It is entirely possible to see what you didn’t get, understand why your parents could not, or did not, provide it, and fill those gaps for yourself. It is a process of providing yourself with the physical, attentional, and emotional nurturance that was missing for you.

Amazingly, once you have given yourself what you didn’t get, you can give it to others. Especially your own children. The reality is there is nothing more important than that.

CEN can be hard to see or remember so it can be difficult to know if you have it. To find out, Take The Emotional Neglect Questionnaire. It’s free.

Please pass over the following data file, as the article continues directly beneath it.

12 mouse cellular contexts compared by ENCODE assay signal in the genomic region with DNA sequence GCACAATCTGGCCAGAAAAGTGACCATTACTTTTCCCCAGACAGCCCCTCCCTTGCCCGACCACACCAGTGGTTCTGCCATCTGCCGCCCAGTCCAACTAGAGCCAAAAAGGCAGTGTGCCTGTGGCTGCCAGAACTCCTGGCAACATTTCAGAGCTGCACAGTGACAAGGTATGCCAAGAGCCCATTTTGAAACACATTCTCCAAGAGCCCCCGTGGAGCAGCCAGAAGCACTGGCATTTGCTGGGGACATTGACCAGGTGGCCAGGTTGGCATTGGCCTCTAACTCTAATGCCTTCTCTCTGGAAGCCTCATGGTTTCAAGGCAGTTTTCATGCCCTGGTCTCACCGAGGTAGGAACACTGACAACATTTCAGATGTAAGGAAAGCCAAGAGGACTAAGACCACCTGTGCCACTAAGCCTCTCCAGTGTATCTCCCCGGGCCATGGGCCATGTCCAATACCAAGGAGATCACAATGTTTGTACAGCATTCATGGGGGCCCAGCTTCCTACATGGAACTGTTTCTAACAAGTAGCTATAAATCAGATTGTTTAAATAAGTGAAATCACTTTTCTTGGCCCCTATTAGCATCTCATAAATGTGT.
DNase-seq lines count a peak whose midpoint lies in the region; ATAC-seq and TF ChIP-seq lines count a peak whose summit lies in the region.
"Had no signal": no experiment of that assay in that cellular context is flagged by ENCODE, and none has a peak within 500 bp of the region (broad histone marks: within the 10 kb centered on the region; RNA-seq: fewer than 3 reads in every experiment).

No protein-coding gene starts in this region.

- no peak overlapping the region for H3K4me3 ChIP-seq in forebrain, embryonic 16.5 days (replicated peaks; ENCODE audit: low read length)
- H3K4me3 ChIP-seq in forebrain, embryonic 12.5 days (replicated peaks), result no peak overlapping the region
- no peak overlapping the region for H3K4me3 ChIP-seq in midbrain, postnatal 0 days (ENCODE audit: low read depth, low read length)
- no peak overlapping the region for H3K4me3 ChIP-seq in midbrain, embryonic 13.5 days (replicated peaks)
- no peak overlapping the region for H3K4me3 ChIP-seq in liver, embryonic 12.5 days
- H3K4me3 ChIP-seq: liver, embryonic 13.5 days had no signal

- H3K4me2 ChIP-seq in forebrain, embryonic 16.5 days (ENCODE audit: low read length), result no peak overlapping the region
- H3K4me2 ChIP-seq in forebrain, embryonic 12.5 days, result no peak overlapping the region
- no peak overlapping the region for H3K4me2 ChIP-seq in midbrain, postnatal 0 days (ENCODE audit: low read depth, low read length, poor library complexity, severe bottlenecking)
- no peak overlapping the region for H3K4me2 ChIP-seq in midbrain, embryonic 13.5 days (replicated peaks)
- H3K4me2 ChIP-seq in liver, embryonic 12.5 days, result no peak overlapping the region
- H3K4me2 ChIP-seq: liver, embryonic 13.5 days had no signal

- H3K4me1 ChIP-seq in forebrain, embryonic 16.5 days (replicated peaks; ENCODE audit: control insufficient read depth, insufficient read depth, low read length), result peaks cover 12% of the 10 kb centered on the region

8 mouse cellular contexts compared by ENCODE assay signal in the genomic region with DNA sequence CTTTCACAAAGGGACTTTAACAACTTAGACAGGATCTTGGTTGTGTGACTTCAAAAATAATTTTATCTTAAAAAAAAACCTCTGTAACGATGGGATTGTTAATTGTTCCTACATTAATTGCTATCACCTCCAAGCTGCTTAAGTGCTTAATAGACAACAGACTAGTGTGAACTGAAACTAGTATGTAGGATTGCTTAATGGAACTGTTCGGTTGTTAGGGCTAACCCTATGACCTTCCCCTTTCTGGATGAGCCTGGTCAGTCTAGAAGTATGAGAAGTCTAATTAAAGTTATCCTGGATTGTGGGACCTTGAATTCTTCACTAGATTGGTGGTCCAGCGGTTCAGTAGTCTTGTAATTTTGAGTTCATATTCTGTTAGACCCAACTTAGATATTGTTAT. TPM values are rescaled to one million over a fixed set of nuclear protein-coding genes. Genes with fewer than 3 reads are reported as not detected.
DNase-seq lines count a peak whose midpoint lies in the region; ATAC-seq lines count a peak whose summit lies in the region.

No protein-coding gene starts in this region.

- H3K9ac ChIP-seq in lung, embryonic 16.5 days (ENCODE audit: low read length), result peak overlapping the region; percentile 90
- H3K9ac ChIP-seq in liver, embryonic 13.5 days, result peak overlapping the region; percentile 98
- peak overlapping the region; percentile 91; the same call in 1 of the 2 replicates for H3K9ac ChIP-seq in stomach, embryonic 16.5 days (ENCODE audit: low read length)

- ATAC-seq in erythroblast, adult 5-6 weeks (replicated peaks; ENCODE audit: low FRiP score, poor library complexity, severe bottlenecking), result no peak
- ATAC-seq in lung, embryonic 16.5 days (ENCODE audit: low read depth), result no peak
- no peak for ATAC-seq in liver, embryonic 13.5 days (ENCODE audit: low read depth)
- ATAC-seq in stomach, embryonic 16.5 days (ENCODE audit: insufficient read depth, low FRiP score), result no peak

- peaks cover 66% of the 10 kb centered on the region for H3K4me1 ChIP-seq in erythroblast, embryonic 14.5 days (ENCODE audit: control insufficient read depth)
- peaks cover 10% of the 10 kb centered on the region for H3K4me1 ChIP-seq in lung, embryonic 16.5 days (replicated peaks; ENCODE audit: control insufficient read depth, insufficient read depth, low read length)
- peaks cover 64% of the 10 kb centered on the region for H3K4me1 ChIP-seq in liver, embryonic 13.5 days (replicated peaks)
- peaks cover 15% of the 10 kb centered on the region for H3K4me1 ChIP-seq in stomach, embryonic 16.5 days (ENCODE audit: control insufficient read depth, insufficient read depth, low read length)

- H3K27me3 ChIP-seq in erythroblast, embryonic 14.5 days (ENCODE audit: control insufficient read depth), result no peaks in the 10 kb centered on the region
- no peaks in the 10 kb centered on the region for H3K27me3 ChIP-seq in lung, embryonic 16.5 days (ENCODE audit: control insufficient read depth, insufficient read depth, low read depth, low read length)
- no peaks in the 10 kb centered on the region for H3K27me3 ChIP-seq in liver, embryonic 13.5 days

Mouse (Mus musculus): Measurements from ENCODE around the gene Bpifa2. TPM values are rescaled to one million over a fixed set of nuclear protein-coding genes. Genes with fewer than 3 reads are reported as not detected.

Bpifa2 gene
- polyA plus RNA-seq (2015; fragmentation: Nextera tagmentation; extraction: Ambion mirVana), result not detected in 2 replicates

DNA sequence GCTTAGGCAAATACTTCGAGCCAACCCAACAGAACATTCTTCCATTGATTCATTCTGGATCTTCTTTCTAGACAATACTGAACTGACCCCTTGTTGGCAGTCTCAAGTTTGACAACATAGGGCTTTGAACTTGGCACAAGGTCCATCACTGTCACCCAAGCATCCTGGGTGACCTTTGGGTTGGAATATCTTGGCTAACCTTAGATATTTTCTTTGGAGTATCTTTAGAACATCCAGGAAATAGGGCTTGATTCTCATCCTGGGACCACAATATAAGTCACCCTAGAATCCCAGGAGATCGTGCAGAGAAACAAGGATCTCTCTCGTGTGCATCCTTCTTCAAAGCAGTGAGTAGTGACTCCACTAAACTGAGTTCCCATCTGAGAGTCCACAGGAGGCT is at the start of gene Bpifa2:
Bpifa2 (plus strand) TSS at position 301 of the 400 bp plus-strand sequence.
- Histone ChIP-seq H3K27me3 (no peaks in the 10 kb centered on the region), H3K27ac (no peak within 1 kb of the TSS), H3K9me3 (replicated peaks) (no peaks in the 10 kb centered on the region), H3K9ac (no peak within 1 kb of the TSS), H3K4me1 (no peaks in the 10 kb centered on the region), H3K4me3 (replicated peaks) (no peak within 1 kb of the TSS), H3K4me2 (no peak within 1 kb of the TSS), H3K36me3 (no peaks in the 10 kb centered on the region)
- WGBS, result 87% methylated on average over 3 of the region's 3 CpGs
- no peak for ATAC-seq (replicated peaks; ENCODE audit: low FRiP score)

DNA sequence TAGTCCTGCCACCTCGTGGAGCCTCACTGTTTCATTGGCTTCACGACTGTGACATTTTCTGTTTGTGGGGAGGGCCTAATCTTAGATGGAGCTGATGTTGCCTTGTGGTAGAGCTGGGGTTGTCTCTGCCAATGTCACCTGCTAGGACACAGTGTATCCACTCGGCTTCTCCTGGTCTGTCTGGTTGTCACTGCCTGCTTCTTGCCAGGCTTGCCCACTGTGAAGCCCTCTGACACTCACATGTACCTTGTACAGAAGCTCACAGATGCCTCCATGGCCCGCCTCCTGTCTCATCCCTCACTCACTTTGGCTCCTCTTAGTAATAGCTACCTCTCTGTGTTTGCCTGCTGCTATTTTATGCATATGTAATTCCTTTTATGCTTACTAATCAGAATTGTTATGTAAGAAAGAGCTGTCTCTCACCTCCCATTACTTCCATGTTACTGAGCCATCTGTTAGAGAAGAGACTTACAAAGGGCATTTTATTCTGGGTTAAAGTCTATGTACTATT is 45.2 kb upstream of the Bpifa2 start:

Childhood Emotional Neglect: Why You Have it But Your Siblings Don’t

James

James has always been confused by his family. He’s always sensed that it’s dysfunctional, but he could never put his finger on what’s wrong. Until he realized that his family is riddled with Childhood Emotional Neglect. Now that he can see his own lack of emotional awareness, connection, and understanding, he also sees the CEN pattern of traits in his parents and his younger sister. But strangely, his older brother seems completely unaffected. Baffled, James wonders how he and his sister could be so deeply affected by CEN while their older brother is not. They were all three raised by the same parents, after all. 

Michelle